The Étang de Thau is the largest and deepest series of lagoons in the French region of Languedoc. Excavations between 1997 and 2002 on the archaeological site of Fangade, which lies to the south, uncovered the remains of a late Bronze Age lagoonal dwelling some 300 metres from the shore.
Archaeologists found in Fangade a remarkable deposit with the potential for improving our understanding of protohistoric dwellings. They were able to examine features and levels of occupation, analyse their state of preservation, refine the site’s chronological typology, study the type of wood used in building settlements, and identify clues as to variations in the level of the sea. Trial trenching at various locations in the layers of sediment uncovered several types of object, including 165 posts made of holm oak (ilex), cherry, olive and willow, some tools, and fragments of pottery.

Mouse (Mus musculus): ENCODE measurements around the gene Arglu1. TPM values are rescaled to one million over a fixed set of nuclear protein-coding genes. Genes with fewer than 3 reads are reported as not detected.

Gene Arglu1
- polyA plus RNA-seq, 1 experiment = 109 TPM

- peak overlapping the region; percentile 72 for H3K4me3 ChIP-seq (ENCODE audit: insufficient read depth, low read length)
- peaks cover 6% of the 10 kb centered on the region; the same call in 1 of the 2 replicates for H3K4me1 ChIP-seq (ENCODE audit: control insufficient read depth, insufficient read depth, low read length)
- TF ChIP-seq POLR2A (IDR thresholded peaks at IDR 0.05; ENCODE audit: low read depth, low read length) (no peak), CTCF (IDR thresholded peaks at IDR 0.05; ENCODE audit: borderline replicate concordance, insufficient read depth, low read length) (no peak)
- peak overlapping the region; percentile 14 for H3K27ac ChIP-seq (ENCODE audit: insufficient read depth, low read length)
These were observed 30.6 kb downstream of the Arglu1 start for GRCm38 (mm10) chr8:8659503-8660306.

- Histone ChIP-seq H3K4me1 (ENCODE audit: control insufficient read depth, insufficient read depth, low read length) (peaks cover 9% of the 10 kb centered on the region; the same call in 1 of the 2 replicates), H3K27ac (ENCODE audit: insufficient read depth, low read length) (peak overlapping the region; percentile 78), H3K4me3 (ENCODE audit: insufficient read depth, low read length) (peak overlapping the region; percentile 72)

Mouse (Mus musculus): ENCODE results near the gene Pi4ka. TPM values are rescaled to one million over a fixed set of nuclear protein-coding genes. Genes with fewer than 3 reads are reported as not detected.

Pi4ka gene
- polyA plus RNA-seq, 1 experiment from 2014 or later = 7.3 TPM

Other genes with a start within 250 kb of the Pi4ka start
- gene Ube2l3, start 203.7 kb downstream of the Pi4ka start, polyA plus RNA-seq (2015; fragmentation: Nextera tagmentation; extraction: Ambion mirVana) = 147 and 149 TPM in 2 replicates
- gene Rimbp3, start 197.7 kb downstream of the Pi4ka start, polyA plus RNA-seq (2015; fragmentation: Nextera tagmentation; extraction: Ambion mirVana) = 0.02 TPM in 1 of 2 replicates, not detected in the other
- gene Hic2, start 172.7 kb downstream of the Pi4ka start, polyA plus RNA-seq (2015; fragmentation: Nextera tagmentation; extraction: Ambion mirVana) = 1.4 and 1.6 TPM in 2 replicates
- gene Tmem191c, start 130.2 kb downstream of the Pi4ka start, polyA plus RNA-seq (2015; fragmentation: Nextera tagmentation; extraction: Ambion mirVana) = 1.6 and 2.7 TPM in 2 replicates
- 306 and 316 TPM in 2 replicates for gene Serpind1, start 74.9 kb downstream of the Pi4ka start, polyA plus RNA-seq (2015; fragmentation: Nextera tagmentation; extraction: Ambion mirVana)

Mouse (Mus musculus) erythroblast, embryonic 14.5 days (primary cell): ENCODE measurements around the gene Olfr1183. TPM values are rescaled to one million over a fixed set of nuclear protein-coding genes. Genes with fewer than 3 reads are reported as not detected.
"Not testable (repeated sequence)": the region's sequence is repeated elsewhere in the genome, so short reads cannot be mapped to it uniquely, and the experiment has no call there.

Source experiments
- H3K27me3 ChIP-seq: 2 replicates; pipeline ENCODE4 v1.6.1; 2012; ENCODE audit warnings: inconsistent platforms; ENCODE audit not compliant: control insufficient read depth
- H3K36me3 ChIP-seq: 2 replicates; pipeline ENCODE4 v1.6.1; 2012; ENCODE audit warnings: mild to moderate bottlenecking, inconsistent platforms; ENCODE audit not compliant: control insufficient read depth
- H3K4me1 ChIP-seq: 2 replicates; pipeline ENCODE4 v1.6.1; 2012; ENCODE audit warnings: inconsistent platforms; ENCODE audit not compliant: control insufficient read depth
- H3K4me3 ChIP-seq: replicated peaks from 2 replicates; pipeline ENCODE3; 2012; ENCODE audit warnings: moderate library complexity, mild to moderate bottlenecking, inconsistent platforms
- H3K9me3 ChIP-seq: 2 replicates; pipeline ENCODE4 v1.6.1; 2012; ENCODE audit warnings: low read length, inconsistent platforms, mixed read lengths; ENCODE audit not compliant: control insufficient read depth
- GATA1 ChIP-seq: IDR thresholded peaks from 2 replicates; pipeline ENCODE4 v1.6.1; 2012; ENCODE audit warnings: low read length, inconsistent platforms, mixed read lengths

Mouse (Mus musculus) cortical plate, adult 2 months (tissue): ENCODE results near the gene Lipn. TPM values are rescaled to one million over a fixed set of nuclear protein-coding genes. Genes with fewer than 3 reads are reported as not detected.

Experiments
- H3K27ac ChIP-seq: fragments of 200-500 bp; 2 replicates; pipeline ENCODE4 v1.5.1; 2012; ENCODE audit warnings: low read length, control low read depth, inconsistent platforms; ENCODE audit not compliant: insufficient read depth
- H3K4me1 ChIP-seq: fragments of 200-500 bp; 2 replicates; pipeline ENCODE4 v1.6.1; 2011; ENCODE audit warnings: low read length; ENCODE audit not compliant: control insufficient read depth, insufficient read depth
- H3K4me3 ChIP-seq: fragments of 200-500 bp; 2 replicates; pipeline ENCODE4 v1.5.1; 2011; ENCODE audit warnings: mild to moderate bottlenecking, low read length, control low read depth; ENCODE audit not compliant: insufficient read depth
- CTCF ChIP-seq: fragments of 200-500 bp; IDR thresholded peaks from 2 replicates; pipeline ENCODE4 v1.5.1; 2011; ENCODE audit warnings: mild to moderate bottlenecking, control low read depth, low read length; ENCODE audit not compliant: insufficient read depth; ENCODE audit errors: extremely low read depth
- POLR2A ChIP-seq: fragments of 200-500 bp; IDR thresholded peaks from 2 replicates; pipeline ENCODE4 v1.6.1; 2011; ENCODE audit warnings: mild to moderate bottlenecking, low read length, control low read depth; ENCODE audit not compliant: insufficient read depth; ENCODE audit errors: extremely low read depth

A page in prehistory
The study of submerged lagoon settlements enables archaeologists to understand how and where village communities moved as sea levels rose. The Fangade site, in particular, tells us about the way humans lived in the south of France during the Bronze Age. In this respect, underwater archaeology pioneers new avenues of research at the intersection of numerous scientific disciplines. Excavations on land and under the sea are mutually enhancing and share the common goal of understanding – from the analysis of a potsherd (fragment of pottery), wooden post or grain of barley – how humans lived and built their settlements, how and why they migrated and traded, what objects they used, and so on. This site belongs to a system of coastal occupations which are today submerged and hidden from view.